Already facing burgeoning health care plan costs, employers say the health care reform law will increase them even more, according to a survey released Jan. 3.
An overwhelming majority of employers—74 percent—said they expect the Patient Protection and Affordable Care Act to increase group plan costs beyond what they would have been had the legislation not passed, according to the survey, which was conducted by the Midwest Business Group on Health and co-sponsored by the National Business Coalition on Health, Workforce Management and sister publication Business Insurance.
For example, 42 percent of large employers—those with more than 500 employees—expect cost increases in the range of 2 percent to 5 percent due to complying with health care reform law, while 16 percent expect cost increases in the range of 6 percent to 10 percent. Just 11 percent of large employers expect the law to boost costs less than 1 percent, according to the survey.
The survey, which was conducted between Nov. 29 and Dec. 15, drew responses from 430 employers, of which 43 percent have more than 500 U.S. employees.
That employers expect the new law to add fuel to health care inflation is not surprising, says Andrew Webber, president and CEO of the Washington-based National Business Coalition on Health. That is because several provisions—such as extending coverage to employees’ adult children up to age 26, eliminating lifetime dollar limits and fully covering preventive services—kicked in Jan. 1 for most employers.
Given those cost increases, it is not surprising at this stage that employers “are not big fans of health reform,” Webber says.
Still, employer attitudes could change when, as Webber puts it, the “second chapter” of the reform law unfolds. That stage begins in 2014, when federal health insurance premium subsidies will be offered to the lower- and middle-income uninsured to buy coverage from commercial insurers offering policies through state health insurance exchanges that are to start operating that year.
That new benefit entitlement, plus certain other changes, such as expanding the Medicaid program, could mean an additional 30 million people will gain coverage, according to congressional estimates. Last year, about 50 million U.S. residents were uninsured, according to the U.S. Census Bureau.
In theory, that expansion of coverage should result in a big reduction in uncompensated care, a cost that providers, where possible, now shift in the form of higher charges to patients in employer plans.
But whether a reduction in uncompensated care results in an easing of health care inflation remains to be seen.
“We will have to see if that promise comes to fruition,” Webber says.
Clearly, some employers are skeptical that health care reform will bring to them more benefits than costs.
In fact, 8 percent of all respondents and 6 percent of large employers said it is “very likely” that they will drop coverage in 2014 when the new insurance exchanges begin. In addition, 14 percent of all respondents and 6 percent of large employers said it was “likely” they would drop coverage.
Whether employers drop coverage—which would require them to pay a $2,000 per full-time employee penalty and, to remain competitive, increase employees’ salaries to partially offset premiums that employees would have to pay for coverage through insurance exchanges—won’t be known for a while.
But that such a high percentage of employers are considering dropping coverage reflects their fears that the health care reform law will boost costs enough to undermine their economic stability, says Larry Boress, president and CEO of the Chicago-based Midwest Business Group on Health.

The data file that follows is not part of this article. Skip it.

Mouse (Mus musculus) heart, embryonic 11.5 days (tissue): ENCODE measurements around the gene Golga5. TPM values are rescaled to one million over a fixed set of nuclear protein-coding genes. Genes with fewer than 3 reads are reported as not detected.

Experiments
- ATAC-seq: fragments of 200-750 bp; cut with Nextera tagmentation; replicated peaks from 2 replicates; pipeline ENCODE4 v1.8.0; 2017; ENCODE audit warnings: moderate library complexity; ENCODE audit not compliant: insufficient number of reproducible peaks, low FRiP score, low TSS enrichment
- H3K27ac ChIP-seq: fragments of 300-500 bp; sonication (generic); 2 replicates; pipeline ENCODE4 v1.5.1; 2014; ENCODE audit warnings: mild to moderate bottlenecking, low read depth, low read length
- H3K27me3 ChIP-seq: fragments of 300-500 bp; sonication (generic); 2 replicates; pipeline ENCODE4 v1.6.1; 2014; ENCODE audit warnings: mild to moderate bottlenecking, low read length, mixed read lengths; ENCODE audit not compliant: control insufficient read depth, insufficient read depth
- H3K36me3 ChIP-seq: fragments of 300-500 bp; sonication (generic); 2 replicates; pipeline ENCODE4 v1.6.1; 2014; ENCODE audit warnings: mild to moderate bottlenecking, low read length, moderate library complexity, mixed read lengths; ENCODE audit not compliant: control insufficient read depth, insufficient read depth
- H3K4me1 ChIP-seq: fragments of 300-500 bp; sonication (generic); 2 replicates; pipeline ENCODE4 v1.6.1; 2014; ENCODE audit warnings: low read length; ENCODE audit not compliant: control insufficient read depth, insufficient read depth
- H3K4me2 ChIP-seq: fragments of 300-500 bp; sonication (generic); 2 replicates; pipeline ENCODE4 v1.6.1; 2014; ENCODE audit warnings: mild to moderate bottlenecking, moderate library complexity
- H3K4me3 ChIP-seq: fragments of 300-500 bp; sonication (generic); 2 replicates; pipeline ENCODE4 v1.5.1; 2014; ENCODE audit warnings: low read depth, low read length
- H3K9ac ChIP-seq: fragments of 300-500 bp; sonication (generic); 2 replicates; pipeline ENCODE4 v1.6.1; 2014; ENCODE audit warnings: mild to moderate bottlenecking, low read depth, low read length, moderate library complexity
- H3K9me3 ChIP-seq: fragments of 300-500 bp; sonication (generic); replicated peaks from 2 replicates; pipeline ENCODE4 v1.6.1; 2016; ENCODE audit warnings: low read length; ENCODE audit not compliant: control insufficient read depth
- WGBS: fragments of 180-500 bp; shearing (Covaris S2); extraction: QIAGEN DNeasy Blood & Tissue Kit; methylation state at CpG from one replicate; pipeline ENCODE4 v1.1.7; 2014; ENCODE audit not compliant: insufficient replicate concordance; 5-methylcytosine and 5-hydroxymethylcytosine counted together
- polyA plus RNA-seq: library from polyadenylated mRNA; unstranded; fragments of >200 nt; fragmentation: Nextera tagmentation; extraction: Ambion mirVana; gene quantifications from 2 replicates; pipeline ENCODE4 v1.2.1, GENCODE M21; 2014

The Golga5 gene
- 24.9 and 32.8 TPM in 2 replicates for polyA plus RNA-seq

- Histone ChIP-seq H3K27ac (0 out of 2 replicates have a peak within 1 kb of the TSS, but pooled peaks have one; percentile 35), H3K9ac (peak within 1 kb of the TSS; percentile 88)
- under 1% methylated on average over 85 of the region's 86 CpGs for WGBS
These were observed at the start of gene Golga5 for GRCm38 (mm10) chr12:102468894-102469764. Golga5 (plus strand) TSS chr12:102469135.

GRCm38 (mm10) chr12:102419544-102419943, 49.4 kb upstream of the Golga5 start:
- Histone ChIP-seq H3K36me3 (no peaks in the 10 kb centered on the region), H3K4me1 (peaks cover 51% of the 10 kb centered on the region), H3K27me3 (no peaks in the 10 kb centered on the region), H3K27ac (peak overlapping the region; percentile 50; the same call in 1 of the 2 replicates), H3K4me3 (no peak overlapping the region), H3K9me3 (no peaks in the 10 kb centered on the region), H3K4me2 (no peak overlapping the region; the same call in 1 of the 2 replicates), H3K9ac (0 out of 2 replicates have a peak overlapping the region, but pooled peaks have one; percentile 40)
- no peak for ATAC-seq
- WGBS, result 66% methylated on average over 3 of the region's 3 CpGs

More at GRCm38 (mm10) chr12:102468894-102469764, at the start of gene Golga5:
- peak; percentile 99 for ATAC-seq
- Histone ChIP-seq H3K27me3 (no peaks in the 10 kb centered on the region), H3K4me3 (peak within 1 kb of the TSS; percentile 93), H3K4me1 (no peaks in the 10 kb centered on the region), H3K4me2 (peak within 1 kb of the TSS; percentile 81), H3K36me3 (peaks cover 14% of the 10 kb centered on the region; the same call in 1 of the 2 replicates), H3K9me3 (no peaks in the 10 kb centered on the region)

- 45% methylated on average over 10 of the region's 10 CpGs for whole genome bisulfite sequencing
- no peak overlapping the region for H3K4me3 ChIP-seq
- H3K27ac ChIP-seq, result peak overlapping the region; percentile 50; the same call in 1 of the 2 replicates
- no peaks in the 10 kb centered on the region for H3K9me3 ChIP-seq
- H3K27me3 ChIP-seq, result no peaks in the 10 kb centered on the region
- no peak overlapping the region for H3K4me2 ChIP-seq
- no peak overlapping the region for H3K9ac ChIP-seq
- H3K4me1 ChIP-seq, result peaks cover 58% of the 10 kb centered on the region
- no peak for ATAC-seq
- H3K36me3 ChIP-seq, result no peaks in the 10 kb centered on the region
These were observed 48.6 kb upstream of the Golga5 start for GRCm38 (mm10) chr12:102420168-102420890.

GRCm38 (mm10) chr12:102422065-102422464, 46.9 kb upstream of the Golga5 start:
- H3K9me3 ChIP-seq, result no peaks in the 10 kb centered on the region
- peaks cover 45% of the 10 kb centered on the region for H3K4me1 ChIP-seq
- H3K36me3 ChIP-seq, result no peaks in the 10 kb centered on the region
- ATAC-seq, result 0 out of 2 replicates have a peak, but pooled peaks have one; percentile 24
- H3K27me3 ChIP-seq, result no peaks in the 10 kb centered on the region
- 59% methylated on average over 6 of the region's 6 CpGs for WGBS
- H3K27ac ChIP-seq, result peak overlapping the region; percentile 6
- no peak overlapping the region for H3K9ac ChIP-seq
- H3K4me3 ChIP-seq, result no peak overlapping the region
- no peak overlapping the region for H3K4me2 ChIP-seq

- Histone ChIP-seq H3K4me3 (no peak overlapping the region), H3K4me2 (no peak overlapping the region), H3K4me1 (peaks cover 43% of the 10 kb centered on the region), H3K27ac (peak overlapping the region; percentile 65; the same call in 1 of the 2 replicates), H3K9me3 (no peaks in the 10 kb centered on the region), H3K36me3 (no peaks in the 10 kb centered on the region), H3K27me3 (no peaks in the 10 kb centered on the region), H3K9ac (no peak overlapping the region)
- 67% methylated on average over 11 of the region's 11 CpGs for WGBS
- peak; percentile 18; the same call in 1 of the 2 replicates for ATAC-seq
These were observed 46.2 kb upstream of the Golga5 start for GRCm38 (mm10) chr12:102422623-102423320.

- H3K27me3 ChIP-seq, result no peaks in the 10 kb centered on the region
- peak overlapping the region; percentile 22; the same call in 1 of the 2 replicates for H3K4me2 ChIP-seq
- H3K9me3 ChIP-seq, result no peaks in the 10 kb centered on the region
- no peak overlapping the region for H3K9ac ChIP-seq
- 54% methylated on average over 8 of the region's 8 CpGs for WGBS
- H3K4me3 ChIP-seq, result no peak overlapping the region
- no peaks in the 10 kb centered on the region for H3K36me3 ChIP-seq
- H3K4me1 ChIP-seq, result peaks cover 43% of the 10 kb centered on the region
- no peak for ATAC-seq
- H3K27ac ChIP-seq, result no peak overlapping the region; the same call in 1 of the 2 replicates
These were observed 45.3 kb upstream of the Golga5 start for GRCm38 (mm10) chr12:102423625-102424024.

Whether employers drop coverage will greatly depend on a major unknown, Webber says: the ability of the yet-to-be established exchanges to offer affordable coverage.
Interestingly, employers are most opposed to health care reform provisions that will have little direct effect on their costs. For example, 72 percent of respondents said they want Congress to repeal a provision, which begins next year, that bars employees from tapping their flexible spending accounts to reimburse themselves for over-the-counter medications not prescribed by a doctor.
Similarly, 64 percent want to repeal another FSA-related provision, which caps the maximum FSA contribution that employees can make at $2,500 a year effective in 2013. Before the health care reform law, there was no legal limit on FSA contributions, though employers typically impose annual limits between $4,000 and $5,000.
“Employers don’t like the feds telling them how they can design their plans,” Webber says.
Another provision strongly opposed by employers requires them to report the cost of health insurance coverage on employees’ 2012 W-2 wage and income statements. Nearly 70 percent want that provision repealed.
Aside from being an administrative headache, employers don’t see the relevance of the reporting provision to health reform, Webber says.
On the other hand, opposition is much less when it comes to other health care reform law provisions. For example, only 32 percent of employers backed repeal of the requirement of fully covering preventive services. Fifty-two percent of employers said the provision should be retained, while 16 percent said it should be modified in some way.
Many employers voluntarily have expanded coverage of preventive services, believing that it will be cost-effective in the longer term if medical conditions are detected before they become more serious and expensive to treat, Webber says.
Summaries of the survey, Employer Reaction to Health Reform After the November 2010 Elections, are available at www.mbgh.org. The full survey, which costs $100, will be available at the end of January.
For information, contact Boress at 312-372-9090, ext. 101, or email@example.com.
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